Giving yourself a break and finding a relaxing activity that isn't going to challenge the food beast, is always a great way to beat through a plateau. Sometimes, over working your body and lowering your calories to much makes your body freak out. It will stubbornly hold on to anything it can. Stress is huge when you are doing everything "right". However, making a naughty choice on occasion and giving yourself a day of rest and actually resting will help your body know you are ok and ready to move forward. My plateau buster, yoga, gentle but strength building yoga. I don't do the hot yoga or extreme yoga. Good luck!
10/16/12 5:04 P
Interesting article! I maintained this weight easily for a couple of years. I wonder if my body is not anxious to change!
Fitness Minutes: (86,042)
10/16/12 3:27 P
You got me curious, so I read on... I think you may find this article very helpful:
Great tip about the weekly goal for calories burned. I work out between 30 minutes to an hour a day too. Somedays I can get up to 500 calories if I bike for a long time or something but usually it is about 250 to 300. Does anyone know how stress can effect weight loss? I should look that up! I am in school, work and just adopted my second child and my oldest son has special needs. I wonder if stress can keep the weight on?
Fitness Minutes: (86,042)
10/16/12 2:47 P
Do you have your weekly calories burned into fitness setup?
Are you sure you're burning that many calories during exercise? Do you have a heart rate monitor? I know the less you weigh the less you burn through exercise. At my size I would have to work out on an eliptical for 2 hours to burn 700 cals. Which I'm not about to start doing, I don't have the time for that. I've also heard that research suggests any more than 30 mins of cardio becomes significantly less effective.
Personally, I try to burn 2000 per week and have had no issues losing weight. I've lost almost 30 lbs in a little over 3 months. I think you can over do it too. I could not see myself having to work out for over 2 hours a day just to maintain myself. I never had to do that when I thin before. I may have to do a bit more to maintain this time around because I'm older. But you shouldn't have to burn 700 per day just to maintain. As long as you're staying fairly active the rest of the day. The more you exercise, the more you'll have to eat to compensate, doesn't it just kind of cancel itself out?
I found this on Spark's "Maintaining your new weight":
According to the Framingham Study (the largest ongoing study ever conducted on what it takes to maintain weight loss over time), here’s what the successful “maintainers” have in common when it comes to physical activity:
They spend an hour or more per day doing some kind of moderate-intensity physical activity They typically burn between 2,000 and 3,000 calories per week (on average) with exercise They watch less than 16 hours of TV per week, and usually less than 2 hours per day They incorporate a significant amount of physical activity into their daily routines, often by doing many things the “old-fashioned way,” without using modern labor-saving devices.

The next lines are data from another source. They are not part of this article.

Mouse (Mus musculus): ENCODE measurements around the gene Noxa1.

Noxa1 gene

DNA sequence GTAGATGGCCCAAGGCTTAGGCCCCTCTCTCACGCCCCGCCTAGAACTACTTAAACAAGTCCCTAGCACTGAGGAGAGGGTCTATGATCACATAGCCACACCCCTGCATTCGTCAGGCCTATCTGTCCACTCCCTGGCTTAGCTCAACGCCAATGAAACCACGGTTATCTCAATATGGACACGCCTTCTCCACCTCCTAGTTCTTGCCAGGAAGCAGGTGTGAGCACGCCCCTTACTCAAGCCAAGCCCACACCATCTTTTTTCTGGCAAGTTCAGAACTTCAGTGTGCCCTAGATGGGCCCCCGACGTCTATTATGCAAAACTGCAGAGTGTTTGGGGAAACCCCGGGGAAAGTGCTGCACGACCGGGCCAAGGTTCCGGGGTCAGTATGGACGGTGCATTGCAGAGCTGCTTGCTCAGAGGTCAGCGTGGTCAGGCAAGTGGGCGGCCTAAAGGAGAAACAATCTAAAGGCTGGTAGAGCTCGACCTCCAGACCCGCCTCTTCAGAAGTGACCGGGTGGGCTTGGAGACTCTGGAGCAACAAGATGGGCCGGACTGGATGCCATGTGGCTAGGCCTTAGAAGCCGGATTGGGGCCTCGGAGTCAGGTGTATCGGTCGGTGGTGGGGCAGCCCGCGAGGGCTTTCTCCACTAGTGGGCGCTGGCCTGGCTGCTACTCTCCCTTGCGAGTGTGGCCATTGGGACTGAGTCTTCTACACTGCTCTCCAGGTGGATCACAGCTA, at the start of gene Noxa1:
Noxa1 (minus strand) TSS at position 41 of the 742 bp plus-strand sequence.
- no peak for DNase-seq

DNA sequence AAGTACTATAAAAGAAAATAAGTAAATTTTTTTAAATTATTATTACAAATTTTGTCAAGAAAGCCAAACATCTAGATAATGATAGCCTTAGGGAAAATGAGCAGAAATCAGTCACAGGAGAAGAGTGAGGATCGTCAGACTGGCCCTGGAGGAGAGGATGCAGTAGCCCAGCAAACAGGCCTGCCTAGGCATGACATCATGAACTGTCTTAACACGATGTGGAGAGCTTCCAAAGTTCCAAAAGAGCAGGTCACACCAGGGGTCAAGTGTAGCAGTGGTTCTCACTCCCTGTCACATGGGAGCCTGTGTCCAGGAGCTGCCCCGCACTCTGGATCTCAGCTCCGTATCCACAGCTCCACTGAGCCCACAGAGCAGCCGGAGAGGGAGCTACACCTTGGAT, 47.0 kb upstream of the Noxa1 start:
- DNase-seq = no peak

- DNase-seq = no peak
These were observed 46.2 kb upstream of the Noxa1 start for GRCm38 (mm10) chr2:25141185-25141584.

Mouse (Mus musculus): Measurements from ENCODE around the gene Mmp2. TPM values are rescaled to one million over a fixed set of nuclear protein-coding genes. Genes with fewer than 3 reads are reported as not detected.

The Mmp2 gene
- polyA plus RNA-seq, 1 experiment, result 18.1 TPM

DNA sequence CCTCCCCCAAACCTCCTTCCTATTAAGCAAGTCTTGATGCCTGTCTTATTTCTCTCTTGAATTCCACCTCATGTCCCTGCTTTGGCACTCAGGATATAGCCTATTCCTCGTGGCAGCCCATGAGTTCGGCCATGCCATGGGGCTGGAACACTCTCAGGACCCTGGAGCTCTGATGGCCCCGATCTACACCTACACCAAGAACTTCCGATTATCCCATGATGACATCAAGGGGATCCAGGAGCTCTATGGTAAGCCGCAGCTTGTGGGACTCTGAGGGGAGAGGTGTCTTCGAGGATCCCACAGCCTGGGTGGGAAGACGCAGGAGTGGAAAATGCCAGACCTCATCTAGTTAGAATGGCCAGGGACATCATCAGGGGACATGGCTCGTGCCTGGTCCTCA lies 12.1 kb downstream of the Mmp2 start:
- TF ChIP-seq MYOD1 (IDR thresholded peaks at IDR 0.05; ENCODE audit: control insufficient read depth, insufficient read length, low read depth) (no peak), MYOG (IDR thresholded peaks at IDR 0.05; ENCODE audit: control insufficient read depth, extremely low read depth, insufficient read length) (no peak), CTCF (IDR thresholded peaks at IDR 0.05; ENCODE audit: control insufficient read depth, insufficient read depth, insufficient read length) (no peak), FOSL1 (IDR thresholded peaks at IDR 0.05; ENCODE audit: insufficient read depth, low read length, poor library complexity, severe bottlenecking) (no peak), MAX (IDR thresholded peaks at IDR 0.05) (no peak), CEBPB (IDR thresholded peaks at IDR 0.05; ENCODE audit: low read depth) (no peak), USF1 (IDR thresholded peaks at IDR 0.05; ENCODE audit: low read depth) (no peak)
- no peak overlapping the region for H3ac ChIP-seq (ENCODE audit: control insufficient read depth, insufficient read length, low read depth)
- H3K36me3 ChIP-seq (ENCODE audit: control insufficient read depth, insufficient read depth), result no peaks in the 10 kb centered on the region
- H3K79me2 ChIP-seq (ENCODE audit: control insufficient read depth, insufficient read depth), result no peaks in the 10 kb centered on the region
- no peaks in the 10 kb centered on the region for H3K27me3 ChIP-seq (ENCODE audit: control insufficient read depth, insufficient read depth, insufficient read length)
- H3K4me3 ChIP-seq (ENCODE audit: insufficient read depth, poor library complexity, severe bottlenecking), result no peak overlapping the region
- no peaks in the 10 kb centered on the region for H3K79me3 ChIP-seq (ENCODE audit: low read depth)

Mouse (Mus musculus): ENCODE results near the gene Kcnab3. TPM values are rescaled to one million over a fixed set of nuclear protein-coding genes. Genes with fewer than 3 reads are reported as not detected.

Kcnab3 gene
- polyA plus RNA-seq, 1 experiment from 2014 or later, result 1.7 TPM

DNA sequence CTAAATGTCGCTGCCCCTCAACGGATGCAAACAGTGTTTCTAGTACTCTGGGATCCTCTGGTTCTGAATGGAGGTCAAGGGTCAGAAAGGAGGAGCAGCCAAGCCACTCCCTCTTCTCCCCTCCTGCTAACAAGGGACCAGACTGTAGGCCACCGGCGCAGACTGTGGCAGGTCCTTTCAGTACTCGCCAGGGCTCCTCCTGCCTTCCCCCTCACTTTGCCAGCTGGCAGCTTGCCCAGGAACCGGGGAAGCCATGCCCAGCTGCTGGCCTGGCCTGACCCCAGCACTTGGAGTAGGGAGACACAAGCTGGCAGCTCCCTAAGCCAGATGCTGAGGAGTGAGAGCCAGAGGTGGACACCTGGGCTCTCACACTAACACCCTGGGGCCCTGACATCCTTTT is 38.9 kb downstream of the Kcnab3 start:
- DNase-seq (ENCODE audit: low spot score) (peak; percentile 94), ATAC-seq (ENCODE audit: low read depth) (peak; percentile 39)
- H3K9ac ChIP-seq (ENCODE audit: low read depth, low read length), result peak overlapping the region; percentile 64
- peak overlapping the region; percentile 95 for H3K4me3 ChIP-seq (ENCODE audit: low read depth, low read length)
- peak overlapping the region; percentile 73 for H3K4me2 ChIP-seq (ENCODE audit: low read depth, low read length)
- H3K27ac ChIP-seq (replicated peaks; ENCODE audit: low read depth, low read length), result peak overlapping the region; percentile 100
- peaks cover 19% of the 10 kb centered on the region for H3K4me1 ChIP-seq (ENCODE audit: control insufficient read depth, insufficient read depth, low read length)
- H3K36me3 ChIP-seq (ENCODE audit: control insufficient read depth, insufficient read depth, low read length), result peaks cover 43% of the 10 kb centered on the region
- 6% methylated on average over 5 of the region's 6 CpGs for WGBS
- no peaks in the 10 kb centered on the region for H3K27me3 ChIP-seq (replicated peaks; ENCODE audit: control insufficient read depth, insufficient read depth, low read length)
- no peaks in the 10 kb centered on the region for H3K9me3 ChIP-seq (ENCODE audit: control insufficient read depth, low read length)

Edited by: JENNILACEY at: 10/16/2012 (15:09)
10/16/12 11:16 A
Yes, good point! I try and do at least 3 different types of exercise per week. Including cardio and stretching/strenght trainging. I can see a difference, but the scale just doesn't want to move. If nothing really changes in October I am thinking of going vegan, that worked in the past!
Fitness Minutes: (107,358)
1,417 10/16/12 10:48 A
Try shaking up your exercise routine. The body can get used to a routine and me more efficient at it. Try something different.
I understand the struggle guys. One thing I noticed is you guys said you were burning a lot of calories exercising. Are you going off of spark estimates or machines or do you guys have heart rate monitors. I know once I got a heart rate monitor certain activities I was seriously over estimating. It also makes me push harder when on elliptical and cardio type exercises. Hope that helps.
10/16/12 8:56 A
you should talk to the folk on the Maintenance Group for good ideas and strategies to make this a lifelong accomplishment, perhaps
I too am in the same boat. Last year, I reached 96 pounds lost, but then it's like the exercise didn't have the same effect as it used to, then life started getting stressful and I gained about 26 pounds back, so right now, I'm working on re-losing the weight I put back on, then I can focus on the 'new weight loss'. I've been burning about 800 calories a day for the last 3 weeks, but my eating has really been terrible. I'm forcing myself to get back on it because the longer I wait, the more heartbreaking it's going to be when I finally do decide to put effort into it again.
10/15/12 9:25 P
I so know what you mean! I am in a similar boat. I lost about 35 pounds and I am trying to lose at least 10 pounds and the scale is barely moving. I am doing more cardio 2 to 3 times per week at a min, and I am lowering my calorie range by 50 points per week until 1500 calories max. But I feel like there is t could more I can do. I am trying to give up soda, I drink diet but still think that could help. I am also trying to reduce my meat intake and eat more vegatarian meals. I have no idea if any of this will work, but each week I create a new goal so that I know I am working toward something! Good luck! Amaris
I have been working very hard for the past two years to take off 80 pounds. I got there for about a day or two, but have had trouble staying there. Recently, I am needing to take off 12 pounds to get back to an 80 pound weight loss. The problem is that I am stuck. I am eating right, I try and burn around 700 calories a day through exercise. I know all of the "stuff" that I need to do...I am just not going anywhere. A little help, please!
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